"Bulls, fans pay the price for athletic director's failure"
Culmination of bad decisions came at MAC quarterfinals
A cohesive team, strong senior players and momentum from improving performance in past years were all squandered in Cleveland because of poor leadership. It was more due to the young, hubristic Athletic Director Danny White, however, than Bobby Hurley, the inexperienced rookie coach.
UB's men's basketball team suffered an upset loss March 14 in the Mid-American Conference Tournament quarterfinals to Eastern Michigan, 69-64. Making accepting the situation even more difficult: that fans expected this to be 'the year' for the Bulls after a disappointing, though understandable, loss in the quarterfinals last year.
The pieces were in place.
The team would have all but certainly performed better if not for a foolish decision by White to fire longtime coach Reggie Witherspoon last March.
Following this year's MAC Tournament loss, UB was invited to the College Invitational Tournament, a respected postseason tournament for quality teams mainly from mid-major conferences. The athletic department snubbed the offer. The New York Bulls apparently only attend larger tournaments, never mind that nothing was gained in cutting the season short after the disappointing quarterfinals loss.
UB issued this statement to Cleveland.com: "We made the decision that our goals were to play in either the NCAA or the NIT. Expanding our post season options are something we will evaluate each year."
UB's athletic department has experienced some rather significant (and at times confusing) decisions since White took over in 2012. At just 31 when he was hired, the young and idealistic director has pushed a rebranding of the department's sports, the "#NYBI" (New York Bulls Initiative).
The initiative, and many of White's actions, has effectively worked to remove UB's association with the city of Buffalo, focusing on associating the school with New York at large.
Changing logos and shifting titles to make the University at Buffalo more about New York is certainly a slap in the face to the community that has given rise to this institution. It is other missteps, however, that are to blame for the department's stagnating performance.
The former men's basketball coach for 14 years, Witherspoon, has been a mainstay of Buffalo basketball for decades. Beginning at Sweet Home High School, moving to coach at Erie Community College and finally UB in 1999, Witherspoon had unmatched community rapport and he made a shattered program riddled with NCAA penalties into a respectable one known for its character.
Last year, Witherspoon was fired from his position immediately following UB's loss at the MAC Tournament. This happened despite his strong performance in years past; rescuing of the formerly in-shambles program when he took the helm; and the confounding difficulties the team had that year, namely inexperience - rebuilding after losing much of the team from its successful 2011-12 season - and injuries.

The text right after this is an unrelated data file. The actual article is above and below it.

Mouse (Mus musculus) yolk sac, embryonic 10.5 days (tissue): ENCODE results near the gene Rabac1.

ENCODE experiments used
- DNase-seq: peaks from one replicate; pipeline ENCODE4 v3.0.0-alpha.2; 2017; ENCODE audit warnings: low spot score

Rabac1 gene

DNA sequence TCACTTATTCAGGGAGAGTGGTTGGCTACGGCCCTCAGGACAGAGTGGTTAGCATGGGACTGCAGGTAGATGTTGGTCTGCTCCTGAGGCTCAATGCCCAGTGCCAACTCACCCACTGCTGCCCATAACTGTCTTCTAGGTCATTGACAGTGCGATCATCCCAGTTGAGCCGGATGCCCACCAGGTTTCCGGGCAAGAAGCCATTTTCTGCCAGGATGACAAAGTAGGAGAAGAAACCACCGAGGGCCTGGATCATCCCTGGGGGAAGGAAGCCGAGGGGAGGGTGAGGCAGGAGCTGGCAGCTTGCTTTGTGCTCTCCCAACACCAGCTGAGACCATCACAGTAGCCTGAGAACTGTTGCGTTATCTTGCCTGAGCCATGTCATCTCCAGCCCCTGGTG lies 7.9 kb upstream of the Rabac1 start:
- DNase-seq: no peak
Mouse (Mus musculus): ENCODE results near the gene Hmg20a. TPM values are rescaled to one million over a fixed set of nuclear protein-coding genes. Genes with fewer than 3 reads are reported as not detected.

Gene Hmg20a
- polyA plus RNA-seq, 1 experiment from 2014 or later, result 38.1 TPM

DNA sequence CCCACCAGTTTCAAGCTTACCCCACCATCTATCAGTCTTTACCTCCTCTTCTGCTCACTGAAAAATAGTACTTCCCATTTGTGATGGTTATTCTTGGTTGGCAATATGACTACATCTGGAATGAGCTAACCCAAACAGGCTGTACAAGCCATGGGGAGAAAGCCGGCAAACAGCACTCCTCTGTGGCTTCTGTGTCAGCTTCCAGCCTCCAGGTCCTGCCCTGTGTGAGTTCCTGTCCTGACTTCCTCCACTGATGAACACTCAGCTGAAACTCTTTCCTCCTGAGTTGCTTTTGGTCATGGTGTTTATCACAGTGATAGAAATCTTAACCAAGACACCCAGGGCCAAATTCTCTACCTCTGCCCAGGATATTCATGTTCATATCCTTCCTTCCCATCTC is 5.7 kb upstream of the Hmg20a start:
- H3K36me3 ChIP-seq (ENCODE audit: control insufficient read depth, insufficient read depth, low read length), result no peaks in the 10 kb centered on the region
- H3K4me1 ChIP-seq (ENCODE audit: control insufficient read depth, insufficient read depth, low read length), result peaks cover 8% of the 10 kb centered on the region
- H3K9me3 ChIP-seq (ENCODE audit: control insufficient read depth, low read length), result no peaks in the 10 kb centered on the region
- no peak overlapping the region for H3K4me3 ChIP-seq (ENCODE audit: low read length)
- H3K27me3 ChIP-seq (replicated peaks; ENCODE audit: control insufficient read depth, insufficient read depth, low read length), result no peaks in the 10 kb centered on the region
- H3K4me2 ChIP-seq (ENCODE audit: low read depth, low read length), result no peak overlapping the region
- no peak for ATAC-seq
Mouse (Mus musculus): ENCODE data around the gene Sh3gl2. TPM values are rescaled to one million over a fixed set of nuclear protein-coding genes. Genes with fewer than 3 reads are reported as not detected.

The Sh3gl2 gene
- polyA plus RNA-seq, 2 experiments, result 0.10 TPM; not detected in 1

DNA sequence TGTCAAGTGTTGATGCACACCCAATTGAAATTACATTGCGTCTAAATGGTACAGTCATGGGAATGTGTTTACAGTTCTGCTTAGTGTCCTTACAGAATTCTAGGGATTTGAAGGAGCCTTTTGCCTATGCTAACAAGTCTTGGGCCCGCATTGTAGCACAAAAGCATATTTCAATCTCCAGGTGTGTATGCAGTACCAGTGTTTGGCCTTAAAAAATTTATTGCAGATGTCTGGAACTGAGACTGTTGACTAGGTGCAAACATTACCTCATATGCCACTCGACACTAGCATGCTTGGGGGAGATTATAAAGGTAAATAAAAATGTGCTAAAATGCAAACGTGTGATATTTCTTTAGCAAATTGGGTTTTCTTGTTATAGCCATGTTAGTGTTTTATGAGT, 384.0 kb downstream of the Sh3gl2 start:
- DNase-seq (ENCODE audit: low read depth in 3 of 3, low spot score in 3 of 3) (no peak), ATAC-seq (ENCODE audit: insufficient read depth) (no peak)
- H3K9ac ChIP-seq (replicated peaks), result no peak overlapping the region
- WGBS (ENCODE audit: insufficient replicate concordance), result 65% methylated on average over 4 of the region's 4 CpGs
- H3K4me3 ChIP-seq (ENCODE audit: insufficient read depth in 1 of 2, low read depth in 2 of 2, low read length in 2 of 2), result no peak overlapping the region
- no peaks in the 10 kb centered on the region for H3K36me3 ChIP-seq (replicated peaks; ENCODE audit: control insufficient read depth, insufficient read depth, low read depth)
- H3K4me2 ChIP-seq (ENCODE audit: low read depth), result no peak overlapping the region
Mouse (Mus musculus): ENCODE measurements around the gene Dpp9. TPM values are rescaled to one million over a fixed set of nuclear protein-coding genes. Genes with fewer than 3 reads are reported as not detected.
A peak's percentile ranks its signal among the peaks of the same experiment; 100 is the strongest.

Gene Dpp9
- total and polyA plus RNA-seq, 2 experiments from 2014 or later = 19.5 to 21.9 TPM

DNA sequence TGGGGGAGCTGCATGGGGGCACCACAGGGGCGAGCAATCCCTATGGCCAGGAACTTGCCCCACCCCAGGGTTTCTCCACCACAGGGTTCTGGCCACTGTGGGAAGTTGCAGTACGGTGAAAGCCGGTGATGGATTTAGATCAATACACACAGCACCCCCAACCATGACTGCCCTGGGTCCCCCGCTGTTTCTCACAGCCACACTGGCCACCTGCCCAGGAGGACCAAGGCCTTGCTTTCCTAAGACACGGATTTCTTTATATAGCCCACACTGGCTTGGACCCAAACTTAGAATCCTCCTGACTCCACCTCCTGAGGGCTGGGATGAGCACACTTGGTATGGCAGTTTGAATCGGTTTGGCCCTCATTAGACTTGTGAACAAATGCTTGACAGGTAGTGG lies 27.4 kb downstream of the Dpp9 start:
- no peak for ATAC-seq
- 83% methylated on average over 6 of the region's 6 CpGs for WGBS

White cited "need for new leadership" for the firing, promising to do a comprehensive national search for a new coach. He then hired Bobby Hurley, with whom White had connections through Duke University, just two weeks later.
Surely poor performance is not White's only prerequisite for dismissal, given the five-year contract extension White gave to football coach Jeff Quinn despite his dismal 9-26 (.257) record at the time.
As many speculated at the time, Witherspoon's firing was hardly for valuable reasons and the hire was decided long before that March.
Danny White's attempt to plug Hurley into the winning team Witherspoon assembled not only robbed Witherspoon of his team, it robbed fans and players.
There was no doubt that a MAC Championship, or even place in the finals, would be a huge boon to Witherspoon, who had never led a team to MAC title victory. The praise would be rightfully his, and there would have been immense uproar if White had fired the beloved figure after such a successful year (which many expected).
Hurley would have been a good hire if done down the road. The timing and intention behind the coaching shake-up is far more reprehensible than Hurley failing to put a championship team together with a squad he was unfamiliar with, in a new city and school, during his first year as a head coach.
White was keenly aware a title this year (with all the team's talent and expectations) would have given the credit to him for going out and hiring his own guy.
A young, brash director comes in, shakes up the team, rebrands the department and seizes a championship. The headlines write themselves if the plan comes together.
White's arrogance wasn't enough to get the victory. It has succeeded, however - in taking this team from its city and a potential championship from the squad.